Advice

Stress… Don’t Fret!

As high school students, we tend to experience a decent amount of stress on a day to day basis, and while for most of us it can be something that we can eventually bring under our control, there are more severe forms of stress that have an extremely influential impact on the lives of individuals with these high levels of anxiety.

Stress is identified as the as the state of mental or emotional pressure or tension resulting from conflicting or commanding circumstances. The first type of stress is Acute Stress, the most common, which formulates based on the demands of daily life; it is short-term. Some of the symptoms include anger, irritability, muscular problems, stomach problems, elevation in blood pressure, rapid heartbeat. Although in many circumstances, daily acute stress can be a great burden to endure, the effects of acute stress are manageable for the most part.

The next type of stress is Episodic Acute Stress. A frequent experiencing of acute memory can lead to episodic acute memory, more-so for people who worry a lot or are always in a rush or disorganized. Individuals with this type of stress level tend to be overly aroused and sensitive, experiencing physical problems such as migraines, chest pain, hypertension. This form of anxiety requires professional help to overcome and can lead to more complicated health and mental issues later on in life.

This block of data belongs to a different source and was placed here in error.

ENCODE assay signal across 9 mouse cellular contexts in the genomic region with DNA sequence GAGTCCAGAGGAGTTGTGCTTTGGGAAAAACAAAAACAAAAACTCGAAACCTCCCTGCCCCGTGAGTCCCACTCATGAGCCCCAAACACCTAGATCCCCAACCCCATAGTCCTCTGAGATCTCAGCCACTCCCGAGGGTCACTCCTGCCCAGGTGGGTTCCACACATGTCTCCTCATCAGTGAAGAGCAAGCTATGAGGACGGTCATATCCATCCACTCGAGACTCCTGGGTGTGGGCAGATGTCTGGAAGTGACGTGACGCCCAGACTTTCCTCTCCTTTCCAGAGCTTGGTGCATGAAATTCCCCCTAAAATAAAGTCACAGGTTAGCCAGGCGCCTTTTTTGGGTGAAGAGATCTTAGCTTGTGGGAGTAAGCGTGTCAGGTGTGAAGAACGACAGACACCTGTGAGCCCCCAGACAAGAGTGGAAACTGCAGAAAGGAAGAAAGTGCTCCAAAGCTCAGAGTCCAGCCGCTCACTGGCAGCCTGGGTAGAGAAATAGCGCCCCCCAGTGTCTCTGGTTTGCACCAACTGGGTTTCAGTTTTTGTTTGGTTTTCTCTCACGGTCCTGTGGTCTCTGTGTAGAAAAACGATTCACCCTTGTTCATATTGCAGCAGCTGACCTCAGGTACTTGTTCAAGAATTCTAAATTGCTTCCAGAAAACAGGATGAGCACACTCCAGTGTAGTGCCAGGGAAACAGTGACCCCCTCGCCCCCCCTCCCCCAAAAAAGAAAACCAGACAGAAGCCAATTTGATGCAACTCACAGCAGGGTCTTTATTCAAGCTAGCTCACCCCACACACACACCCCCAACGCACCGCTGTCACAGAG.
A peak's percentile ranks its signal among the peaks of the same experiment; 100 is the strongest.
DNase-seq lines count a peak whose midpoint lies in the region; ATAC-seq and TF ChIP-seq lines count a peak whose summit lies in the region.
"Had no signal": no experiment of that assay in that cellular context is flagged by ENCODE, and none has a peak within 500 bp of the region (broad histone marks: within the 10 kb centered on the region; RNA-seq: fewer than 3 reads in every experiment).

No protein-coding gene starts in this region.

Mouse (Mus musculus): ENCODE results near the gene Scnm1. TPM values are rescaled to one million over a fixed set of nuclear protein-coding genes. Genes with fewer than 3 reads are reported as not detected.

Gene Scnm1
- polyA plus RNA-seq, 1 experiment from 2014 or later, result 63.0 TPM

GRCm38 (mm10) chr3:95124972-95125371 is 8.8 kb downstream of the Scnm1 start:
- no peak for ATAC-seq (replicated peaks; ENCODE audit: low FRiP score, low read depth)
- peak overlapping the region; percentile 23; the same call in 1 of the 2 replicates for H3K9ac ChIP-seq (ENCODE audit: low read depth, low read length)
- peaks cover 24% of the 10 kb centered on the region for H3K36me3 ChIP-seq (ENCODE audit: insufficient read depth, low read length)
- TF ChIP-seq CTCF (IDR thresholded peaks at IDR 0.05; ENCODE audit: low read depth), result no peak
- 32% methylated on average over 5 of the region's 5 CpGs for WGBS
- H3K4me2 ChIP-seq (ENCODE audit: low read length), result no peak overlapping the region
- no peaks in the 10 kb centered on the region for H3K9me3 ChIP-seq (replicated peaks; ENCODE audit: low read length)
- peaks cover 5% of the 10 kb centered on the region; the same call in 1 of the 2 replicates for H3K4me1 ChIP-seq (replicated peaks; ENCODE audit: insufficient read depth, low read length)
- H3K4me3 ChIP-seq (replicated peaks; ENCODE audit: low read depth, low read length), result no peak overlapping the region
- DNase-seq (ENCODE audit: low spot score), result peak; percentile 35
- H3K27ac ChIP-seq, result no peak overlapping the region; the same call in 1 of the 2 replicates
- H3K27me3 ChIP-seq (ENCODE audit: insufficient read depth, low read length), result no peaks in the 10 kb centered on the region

The third type of stress is called chronic stress, and when it does affect someone, can last painfully long as it usually links to a problem or situation going on in hat person’s life. Specifically, this type of stress is typically caused due to the person being in an extremely unhappy situation, such as an unhappy marriage, the loss of a job, or the death of a loved one. As a result of this type of stress, there is a lessened sense of hope, which leads to feelings of helplessness and worthlessness; people tend to give up looking for a way out, known as learned helplessness, and often times, they get used to this feeling because it follows them day after day, whereas acute stress usually comes and goes more rapidly. 

Overall, stress, whether it is an extreme or mild case, affects each and every one of us, so it is important for people to find sources of passion, relaxation, and peace in their lives in order to balance out routine anxiety, frustration, and other negative feelings. As the holidays quickly approach, it is advised that students and faculty try to maintain strong, stable balances between their work or various tasks and the exciting plans they have with family, friends, and the community during this winter season. 

Categories: Advice, School News

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